Glutamine

L-glutamine2018-07-10T13:41:17+00:00

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What is glutamine?

Glutamine is one of the non-essential amino acids in humans. Although the body can produce it, immune system weaknesses and nerve problems can occur during times of high demand.

Our body uses L-glutamine to create proteins, so-called amino sugars, and to support the production of the super-antioxidant glutathione. The body also uses this amino acid to:

  • increase water retention in muscle cells
  • help signal cell growth and to
  • start intensifying production of protein and glycogen.

Therefore it is a very popular supplement with strength athletes.

Among the free amino acids in human blood, glutamine is the most abundant at around 20% of the total. It also exists in a peptide-bonded state, which makes it chemically very stable.

Uses of glutamine

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The body typically lacks glutamine during times of metabolic ill-health. Examples are post-surgery recovery periods or when suffering from injuries or burns. This often means that appropriate supplementation becomes necessary.

This versatile amino acid also plays a role in the synthesis of amino sugars and other protein chains in the body. This means that it is especially useful for tissues with a high cell division rate.

Examples of these tissues include:

  • the immune system
  • the mucous membrane cells in your small intestine
  • cells in the mouth, such as those on the tongue
  • cells of the musculoskeletal system, especially in athletes.

Glutamine also enables the production of the natural antioxidant glutathione, a known preventer of cell damage. It also protects cells against oxidising free-radicals and can thus act against the development of cancer too.

As if that were not enough, this amino acid regulates the stability of acids and bases in the body. This keeps the various proteins effective in fulfilling their various roles in the body. This in turn ensures the correct execution of metabolic processes.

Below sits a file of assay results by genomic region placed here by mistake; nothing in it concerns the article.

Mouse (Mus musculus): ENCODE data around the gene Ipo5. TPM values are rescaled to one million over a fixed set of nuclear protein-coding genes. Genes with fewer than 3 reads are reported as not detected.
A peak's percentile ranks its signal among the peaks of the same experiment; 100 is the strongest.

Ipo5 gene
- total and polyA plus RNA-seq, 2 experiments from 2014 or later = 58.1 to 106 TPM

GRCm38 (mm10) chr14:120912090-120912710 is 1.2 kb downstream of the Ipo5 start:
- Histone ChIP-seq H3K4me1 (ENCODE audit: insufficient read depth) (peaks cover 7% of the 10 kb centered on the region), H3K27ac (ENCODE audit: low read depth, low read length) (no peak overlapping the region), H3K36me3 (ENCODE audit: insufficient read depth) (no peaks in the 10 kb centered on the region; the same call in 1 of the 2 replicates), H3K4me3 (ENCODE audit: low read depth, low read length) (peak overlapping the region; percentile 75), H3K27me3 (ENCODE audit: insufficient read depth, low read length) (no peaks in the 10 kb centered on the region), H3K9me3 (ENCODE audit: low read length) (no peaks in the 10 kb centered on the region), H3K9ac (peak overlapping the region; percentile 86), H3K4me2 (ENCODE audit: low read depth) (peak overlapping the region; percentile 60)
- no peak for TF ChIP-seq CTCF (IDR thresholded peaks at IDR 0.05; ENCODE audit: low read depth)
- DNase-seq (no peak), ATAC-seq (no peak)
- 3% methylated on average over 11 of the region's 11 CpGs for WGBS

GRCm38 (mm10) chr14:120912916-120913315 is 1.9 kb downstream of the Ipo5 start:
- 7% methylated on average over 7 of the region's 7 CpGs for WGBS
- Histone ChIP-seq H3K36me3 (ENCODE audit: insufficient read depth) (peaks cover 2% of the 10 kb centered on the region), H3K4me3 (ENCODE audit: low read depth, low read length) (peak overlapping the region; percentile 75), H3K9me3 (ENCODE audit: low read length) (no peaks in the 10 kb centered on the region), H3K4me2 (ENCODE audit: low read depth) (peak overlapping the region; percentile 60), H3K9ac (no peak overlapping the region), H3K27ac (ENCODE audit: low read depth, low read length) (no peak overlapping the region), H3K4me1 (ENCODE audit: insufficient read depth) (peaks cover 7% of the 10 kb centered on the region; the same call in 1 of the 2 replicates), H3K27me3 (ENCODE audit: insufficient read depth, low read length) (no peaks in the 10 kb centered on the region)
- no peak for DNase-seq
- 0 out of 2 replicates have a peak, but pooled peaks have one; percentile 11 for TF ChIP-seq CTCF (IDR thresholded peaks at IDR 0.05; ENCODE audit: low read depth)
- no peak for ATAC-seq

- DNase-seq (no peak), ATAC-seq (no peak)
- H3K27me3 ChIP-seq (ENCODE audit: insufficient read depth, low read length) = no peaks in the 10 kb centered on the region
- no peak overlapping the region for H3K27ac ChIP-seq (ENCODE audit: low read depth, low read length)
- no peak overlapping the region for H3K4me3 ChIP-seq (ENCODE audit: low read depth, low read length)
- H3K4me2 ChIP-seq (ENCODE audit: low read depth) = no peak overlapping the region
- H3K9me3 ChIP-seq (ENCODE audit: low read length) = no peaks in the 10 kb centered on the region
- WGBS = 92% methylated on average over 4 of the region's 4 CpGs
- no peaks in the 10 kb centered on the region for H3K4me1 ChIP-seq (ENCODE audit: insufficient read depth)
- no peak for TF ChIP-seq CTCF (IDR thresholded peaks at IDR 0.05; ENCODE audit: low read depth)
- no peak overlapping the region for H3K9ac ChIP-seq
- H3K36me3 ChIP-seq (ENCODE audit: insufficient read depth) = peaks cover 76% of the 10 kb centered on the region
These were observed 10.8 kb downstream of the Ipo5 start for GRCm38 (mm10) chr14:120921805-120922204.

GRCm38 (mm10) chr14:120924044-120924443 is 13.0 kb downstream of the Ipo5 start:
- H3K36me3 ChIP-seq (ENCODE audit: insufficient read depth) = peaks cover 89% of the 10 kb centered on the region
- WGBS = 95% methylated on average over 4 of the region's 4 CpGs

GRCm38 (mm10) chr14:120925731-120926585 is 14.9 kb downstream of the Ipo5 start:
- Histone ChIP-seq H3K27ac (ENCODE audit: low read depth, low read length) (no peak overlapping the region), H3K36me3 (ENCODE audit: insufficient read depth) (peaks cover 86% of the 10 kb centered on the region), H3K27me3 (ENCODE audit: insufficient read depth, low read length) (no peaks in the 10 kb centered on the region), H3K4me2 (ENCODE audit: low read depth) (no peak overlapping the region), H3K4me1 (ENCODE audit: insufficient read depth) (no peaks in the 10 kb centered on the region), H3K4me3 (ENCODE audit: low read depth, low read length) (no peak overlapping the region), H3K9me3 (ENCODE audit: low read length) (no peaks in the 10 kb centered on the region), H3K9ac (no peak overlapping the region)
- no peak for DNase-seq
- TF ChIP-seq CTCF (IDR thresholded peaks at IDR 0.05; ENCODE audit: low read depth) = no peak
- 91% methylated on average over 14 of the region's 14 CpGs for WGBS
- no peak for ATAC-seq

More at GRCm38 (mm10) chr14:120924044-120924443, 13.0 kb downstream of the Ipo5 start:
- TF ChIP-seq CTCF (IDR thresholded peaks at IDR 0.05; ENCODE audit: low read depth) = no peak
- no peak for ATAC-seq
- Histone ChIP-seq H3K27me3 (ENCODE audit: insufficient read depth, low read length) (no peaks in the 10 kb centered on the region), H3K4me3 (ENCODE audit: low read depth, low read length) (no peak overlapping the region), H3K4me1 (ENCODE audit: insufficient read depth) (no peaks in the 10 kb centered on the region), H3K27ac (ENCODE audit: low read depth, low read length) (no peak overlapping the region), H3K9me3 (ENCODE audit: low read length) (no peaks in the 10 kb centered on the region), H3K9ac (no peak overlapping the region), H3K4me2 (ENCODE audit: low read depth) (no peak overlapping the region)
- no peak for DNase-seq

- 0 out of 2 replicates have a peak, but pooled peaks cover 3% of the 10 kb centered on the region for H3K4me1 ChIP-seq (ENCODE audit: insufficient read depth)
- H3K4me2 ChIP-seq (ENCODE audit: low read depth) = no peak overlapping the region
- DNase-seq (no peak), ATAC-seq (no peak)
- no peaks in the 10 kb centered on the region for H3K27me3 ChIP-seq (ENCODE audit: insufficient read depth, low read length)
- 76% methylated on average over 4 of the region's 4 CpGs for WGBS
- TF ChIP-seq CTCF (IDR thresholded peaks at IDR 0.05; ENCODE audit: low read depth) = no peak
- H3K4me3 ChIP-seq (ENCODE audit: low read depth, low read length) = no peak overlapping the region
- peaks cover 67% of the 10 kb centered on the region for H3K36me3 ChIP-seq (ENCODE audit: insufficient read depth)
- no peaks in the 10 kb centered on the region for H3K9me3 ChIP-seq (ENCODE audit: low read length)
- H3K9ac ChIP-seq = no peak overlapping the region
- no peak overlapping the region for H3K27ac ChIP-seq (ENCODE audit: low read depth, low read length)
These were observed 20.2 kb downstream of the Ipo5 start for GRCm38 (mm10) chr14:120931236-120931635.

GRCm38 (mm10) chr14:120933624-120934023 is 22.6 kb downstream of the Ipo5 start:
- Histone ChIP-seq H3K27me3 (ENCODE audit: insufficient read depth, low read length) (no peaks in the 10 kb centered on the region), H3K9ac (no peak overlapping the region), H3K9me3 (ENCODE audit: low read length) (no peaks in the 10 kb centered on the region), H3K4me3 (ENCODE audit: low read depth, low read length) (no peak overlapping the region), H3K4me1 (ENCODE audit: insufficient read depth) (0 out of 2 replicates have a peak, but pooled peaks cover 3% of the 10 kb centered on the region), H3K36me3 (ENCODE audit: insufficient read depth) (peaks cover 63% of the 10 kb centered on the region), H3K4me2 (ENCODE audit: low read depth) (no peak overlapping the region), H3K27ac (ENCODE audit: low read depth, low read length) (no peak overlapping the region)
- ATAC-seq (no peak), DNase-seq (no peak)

Dietary sources

The recommended minimum dose of L-glutamine is around 10g per day. This can be higher if certain specific factors are in play. In most need are competitive athletes and patients with liver or kidney diseases, who frequently need higher doses of up to 40g a day. In these cases, it is useful to use nutritional supplements to meet your body’s requirements. The need for glutamine can also rise sharply during chemotherapy, when supplements can often be helpful again.

L-Glutamine

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Natural foodstuffs tend to contain relatively low levels of this amino acid. Furthermore glutamine is denatured by heat. This means that heat damages its chemical structure and diminishes its properties.

Keeping products which contain L-glutamine in direct sunlight over long periods will therefore result in a continual reduction of the vital amino acid. It is best to store these products in a cool, dark place.

Aside from cheese, the German cottage-cheese like product quark is particularly rich in glutamine. Milk and yogurt are also good sources of glutamine, although they contain markedly less in comparison.

Raw and smoked meat, soya and wheat products are also dietary sources of this amino acid. You can use all of these products to achieve your recommended daily dose.

Glutamine supplements

If you take supplements, there are different recommendations for the best time to take these. This is because scientists disagree on when your body can absorb the most glutamine. The strongest theory states that the best regimen is to consume supplements both in the morning and the evening.

To best strengthen your immune system, scientists recommend taking one dose of 5g after getting up and another 5g before going to bed.  If you are aiming to build muscle mass with higher glycogen storage in your muscle tissue, you should take around 5 to 10 grams before and after working out.

It is best to check that any supplements will not interfere with any existing health conditions or medications by discussing these with your doctor.

Health Benefits

Protein building

This amino acid is used to create proteins and is therefore involved in the composition of many protein products. Amongst other functions, it helps to create so-called amino sugars, which assist the body in combating problems like osteoarthritis. It also supports the production of glutathione.

Benefits in athletes

Glutamine has positive effects on Human Growth Hormone maintenance, cell volume, and protein substrate recycling for increased protein synthesis.

These advantages make it a sensible anabolic supplement which is beneficial and popular with bodybuilders. Supplementation of 5-10g a day is beneficial to restore lost glutamine in muscle cells1.

Additionally, this amino acid puts pressure on fluid retention in cells so that the cell volume can ultimately increase.The body takes this increase in cell water retention as a signal for cell growth and starts to intensify production of protein and glycogen with the aim of increasing the performance of muscle cells.

At the same time, it prevents muscle catabolism and improves your body’s ability to recover during sleep.

Digestive system

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Because this amino acid provides energy to the digestive cells, it aids those cells in their regeneration and renewal. Therefore it supports the absorption ability of the intestine.

Furthermore, diseases in the digestive system like Crohn’s disease are almost always accompanied by reduced permeability of the intestinal wall. This ultimately leads to poor utilization of vitamins from the food you have eaten.